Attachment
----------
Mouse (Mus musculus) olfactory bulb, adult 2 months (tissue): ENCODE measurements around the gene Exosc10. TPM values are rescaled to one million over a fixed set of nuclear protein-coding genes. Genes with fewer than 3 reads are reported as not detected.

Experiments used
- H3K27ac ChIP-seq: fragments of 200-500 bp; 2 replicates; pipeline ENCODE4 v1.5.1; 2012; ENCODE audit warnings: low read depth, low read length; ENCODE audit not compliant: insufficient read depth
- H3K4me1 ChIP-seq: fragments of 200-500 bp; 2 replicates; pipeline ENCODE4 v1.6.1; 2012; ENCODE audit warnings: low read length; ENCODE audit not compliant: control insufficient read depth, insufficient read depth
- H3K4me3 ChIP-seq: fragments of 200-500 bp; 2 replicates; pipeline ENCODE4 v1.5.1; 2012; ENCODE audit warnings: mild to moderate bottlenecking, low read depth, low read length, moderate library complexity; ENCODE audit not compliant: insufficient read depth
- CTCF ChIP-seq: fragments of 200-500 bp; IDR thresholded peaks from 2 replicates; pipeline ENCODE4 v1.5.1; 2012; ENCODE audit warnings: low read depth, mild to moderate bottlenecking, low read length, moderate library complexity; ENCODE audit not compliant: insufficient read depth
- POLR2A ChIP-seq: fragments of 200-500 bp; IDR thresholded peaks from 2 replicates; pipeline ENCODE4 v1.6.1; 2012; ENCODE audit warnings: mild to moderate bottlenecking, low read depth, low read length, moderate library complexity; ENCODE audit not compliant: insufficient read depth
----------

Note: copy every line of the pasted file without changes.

Mouse (Mus musculus) olfactory bulb, adult 2 months (tissue): ENCODE measurements around the gene Exosc10. TPM values are rescaled to one million over a fixed set of nuclear protein-coding genes. Genes with fewer than 3 reads are reported as not detected.

Experiments used
- H3K27ac ChIP-seq: fragments of 200-500 bp; 2 replicates; pipeline ENCODE4 v1.5.1; 2012; ENCODE audit warnings: low read depth, low read length; ENCODE audit not compliant: insufficient read depth
- H3K4me1 ChIP-seq: fragments of 200-500 bp; 2 replicates; pipeline ENCODE4 v1.6.1; 2012; ENCODE audit warnings: low read length; ENCODE audit not compliant: control insufficient read depth, insufficient read depth
- H3K4me3 ChIP-seq: fragments of 200-500 bp; 2 replicates; pipeline ENCODE4 v1.5.1; 2012; ENCODE audit warnings: mild to moderate bottlenecking, low read depth, low read length, moderate library complexity; ENCODE audit not compliant: insufficient read depth
- CTCF ChIP-seq: fragments of 200-500 bp; IDR thresholded peaks from 2 replicates; pipeline ENCODE4 v1.5.1; 2012; ENCODE audit warnings: low read depth, mild to moderate bottlenecking, low read length, moderate library complexity; ENCODE audit not compliant: insufficient read depth
- POLR2A ChIP-seq: fragments of 200-500 bp; IDR thresholded peaks from 2 replicates; pipeline ENCODE4 v1.6.1; 2012; ENCODE audit warnings: mild to moderate bottlenecking, low read depth, low read length, moderate library complexity; ENCODE audit not compliant: insufficient read depth